“So then let us approach the throne of grace boldly that we may obtain mercy and find grace to help us in our our time of need” (Hebrew 4:16). Jesus, our great high priest, intercedes for us (Hebrew 7:25). The Anglican Homily on Prayer emphasizes the same point, that “Jesus Christ is the mediator between us and God” (quoting 1 Timothy 2:5, a key verse also to Calvin).
It is actually an act of defiance NOT to pray: Psalm 50:15 is an open invitation to anyone – “Call upon me in the day of trouble and I will deliver you”. We may feel embarrassed by our unworthiness to come into His presence, or inadequate to pray compared to “saints” we admire, but the door is open, and “it would be presumptuous to go forward into the presence of God, had he not anticipated us by his invitation”4.
How strange that we neglect prayer, and take its promises so coldly, when it is so openly and universally offered to us if we will just come in reverent, empty-handed humility. “The name of the Lord is a strong tower; the righteous run into it and are saved” (Proverbs 18:10). “Ask and you will receive” (Matthew 7:7).
Calvin’s caveat: “rules” are there to be broken
“We may not be as godly as patriarchs, prophets, or apostles” says Calvin. Our attitudes of heart may often be weak. We may pray with hearts that are at times worldly, self-reliant and proud. “But if we trust the promises of God”, he finishes, “we are in respect of the privilege of prayer their equals.”5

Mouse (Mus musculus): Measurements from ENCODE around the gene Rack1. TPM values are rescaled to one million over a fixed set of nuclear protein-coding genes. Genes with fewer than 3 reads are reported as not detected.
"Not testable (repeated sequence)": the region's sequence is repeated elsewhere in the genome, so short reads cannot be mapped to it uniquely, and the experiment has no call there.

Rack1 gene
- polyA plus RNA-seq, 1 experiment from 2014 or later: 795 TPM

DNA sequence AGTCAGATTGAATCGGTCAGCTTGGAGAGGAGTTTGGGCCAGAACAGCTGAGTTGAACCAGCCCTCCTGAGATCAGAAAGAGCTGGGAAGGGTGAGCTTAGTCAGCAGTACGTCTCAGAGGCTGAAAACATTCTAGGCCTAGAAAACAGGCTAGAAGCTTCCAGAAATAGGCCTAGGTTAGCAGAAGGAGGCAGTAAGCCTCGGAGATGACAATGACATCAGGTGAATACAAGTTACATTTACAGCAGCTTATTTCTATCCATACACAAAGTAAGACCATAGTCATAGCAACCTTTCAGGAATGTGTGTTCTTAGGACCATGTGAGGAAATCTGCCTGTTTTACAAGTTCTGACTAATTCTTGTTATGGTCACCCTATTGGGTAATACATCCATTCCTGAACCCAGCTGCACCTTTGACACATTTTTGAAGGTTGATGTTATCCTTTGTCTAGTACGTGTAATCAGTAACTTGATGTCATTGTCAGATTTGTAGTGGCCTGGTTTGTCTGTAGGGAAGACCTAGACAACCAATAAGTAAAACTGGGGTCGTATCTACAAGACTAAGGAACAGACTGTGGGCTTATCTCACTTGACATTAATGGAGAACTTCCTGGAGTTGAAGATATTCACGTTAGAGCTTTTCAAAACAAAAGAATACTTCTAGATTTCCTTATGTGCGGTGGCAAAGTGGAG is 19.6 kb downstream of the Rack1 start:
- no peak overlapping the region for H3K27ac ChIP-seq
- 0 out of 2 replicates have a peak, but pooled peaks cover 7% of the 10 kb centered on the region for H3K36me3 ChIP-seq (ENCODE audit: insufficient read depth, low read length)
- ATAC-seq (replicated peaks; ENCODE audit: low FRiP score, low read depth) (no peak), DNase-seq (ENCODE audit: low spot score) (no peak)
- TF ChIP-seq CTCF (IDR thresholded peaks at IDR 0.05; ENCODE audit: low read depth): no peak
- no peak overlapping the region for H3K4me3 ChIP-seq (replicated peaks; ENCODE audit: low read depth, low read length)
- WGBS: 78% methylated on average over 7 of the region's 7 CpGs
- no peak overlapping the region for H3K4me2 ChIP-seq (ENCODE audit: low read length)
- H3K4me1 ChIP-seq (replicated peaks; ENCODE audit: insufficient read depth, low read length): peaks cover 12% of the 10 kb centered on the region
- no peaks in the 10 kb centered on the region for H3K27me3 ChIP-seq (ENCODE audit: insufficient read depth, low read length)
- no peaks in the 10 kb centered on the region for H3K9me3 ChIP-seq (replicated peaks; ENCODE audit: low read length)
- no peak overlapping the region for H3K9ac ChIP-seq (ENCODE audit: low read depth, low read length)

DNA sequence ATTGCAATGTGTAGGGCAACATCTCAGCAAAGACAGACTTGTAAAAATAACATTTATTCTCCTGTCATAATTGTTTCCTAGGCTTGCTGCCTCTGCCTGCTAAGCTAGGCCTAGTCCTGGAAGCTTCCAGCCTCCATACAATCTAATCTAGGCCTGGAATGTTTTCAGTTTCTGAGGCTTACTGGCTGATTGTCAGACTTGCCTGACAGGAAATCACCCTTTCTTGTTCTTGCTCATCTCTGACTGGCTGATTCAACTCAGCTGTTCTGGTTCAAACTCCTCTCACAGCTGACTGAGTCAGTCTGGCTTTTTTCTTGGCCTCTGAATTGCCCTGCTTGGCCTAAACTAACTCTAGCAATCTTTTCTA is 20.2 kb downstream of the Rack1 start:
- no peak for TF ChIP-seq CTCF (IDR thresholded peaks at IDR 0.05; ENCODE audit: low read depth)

Read Psalm 25 slowly, making its praise of God and its cries to Him your own.
1 Calvin, Institutes III.20.3
2 Institutes III.20.5
3 Institutes III.20.6
4 Institutes III.20.13
5 Institutes III.20.14
There are plenty of sermons preached and books written on “How to Pray”. I have a brilliant one with this title by nineteenth-century evangelist RA Torrey. His passion for constant, agonised and fervent intercession is a little daunting (I’d like to think prayer is about joy and thanksgiving too) but it is full of “how to pray” and “what to pray about” advice.
But there are few books on Christian shelves which start with the vital prior question: what is prayer? Surely, I would argue, we must ask this first, not only to be clear what we are doing when we “pray” but to make our expectations of what happens when we pray both realistic, and sufficiently high. We need to know what prayer really is if we are to gain confidence in experiencing the real thing.
O Hallesby’s classic, entitled “Prayer“, spends a brief chapter on this question but only really comes up with this definition: it is opening the door to God, or it is telling God how helpless we are. I can’t argue with either idea, but somehow I feel these are experiential definitions (what we do when we pray) and not theological ones (what prayer is).
Prayer is not a general sense of the “spiritual”, of the kind which people describe when enjoying the peace of a garden or the beauty of a sunset – although these things may prompt prayers of praise and thanks to the Creator.
Prayer is not saying religious words. Jesus criticised those who thought that the more words they used, and the longer they went on speaking, the more likely God was to hear them. God knows what we need before we ask1.